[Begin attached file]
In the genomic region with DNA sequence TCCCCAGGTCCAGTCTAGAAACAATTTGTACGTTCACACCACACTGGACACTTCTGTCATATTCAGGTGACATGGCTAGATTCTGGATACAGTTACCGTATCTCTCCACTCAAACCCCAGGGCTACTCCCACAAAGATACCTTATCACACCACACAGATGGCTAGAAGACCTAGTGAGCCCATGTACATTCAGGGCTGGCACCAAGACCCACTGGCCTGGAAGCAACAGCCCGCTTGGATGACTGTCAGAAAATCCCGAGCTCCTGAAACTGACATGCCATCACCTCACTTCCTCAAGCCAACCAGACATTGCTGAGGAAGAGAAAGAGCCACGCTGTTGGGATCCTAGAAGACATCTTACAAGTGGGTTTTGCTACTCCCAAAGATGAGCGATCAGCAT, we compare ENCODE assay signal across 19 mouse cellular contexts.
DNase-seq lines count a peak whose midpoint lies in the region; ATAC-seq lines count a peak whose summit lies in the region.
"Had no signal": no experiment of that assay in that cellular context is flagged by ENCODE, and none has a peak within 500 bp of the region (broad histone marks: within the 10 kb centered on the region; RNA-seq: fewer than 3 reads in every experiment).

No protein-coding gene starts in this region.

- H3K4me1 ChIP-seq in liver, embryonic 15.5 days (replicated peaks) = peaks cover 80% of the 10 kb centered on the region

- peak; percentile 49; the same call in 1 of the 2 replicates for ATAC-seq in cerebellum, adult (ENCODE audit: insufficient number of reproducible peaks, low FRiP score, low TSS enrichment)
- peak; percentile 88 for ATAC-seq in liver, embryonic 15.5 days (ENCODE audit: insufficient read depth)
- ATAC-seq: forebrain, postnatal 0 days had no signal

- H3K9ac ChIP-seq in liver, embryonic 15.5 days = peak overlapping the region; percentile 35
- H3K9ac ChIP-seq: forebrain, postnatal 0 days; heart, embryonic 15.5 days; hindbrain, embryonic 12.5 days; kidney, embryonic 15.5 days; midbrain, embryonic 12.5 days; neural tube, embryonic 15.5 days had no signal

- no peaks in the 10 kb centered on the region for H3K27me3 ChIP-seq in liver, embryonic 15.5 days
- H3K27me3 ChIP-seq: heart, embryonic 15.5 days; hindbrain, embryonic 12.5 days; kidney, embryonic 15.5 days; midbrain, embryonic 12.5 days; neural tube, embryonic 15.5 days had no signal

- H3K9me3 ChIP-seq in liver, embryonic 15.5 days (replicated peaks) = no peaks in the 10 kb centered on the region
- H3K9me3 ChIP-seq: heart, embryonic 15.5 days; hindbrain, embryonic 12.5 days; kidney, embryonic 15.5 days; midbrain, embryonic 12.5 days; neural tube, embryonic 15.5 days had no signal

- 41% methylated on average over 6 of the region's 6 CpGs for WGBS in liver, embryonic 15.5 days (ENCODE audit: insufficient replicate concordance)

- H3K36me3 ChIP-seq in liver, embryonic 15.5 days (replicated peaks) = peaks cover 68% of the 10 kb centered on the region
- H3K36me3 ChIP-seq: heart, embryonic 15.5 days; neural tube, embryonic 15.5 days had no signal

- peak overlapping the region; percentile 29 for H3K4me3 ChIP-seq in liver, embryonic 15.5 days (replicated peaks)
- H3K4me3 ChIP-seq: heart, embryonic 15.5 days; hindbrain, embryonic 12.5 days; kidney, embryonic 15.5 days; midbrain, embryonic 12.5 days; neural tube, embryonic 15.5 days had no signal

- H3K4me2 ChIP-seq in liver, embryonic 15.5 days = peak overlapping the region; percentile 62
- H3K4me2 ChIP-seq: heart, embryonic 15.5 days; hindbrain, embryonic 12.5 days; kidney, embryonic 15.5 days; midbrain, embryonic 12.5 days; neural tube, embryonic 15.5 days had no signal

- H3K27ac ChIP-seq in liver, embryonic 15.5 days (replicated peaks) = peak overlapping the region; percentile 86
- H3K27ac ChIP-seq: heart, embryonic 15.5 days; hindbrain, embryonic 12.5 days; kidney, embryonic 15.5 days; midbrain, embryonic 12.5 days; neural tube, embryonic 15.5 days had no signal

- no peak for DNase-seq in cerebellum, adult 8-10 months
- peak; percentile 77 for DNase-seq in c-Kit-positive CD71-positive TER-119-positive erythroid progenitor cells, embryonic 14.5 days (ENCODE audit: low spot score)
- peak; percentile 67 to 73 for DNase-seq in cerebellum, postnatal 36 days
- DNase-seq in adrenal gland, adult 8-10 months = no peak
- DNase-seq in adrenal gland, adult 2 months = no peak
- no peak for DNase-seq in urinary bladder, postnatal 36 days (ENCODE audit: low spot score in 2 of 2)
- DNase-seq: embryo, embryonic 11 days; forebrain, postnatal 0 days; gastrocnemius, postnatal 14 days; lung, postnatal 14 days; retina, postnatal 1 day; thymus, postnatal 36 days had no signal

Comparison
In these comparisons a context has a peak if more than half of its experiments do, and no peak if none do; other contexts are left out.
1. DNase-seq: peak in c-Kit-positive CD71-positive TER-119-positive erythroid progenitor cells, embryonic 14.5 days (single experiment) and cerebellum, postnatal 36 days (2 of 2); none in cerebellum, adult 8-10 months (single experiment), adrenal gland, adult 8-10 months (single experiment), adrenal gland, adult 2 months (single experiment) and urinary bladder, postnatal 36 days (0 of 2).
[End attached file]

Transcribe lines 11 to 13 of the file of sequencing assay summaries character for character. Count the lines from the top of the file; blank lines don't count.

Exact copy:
- no peaks in the 10 kb centered on the region for H3K27me3 ChIP-seq in liver, embryonic 15.5 days
- H3K27me3 ChIP-seq: heart, embryonic 15.5 days; hindbrain, embryonic 12.5 days; kidney, embryonic 15.5 days; midbrain, embryonic 12.5 days; neural tube, embryonic 15.5 days had no signal

- H3K9me3 ChIP-seq in liver, embryonic 15.5 days (replicated peaks) = no peaks in the 10 kb centered on the region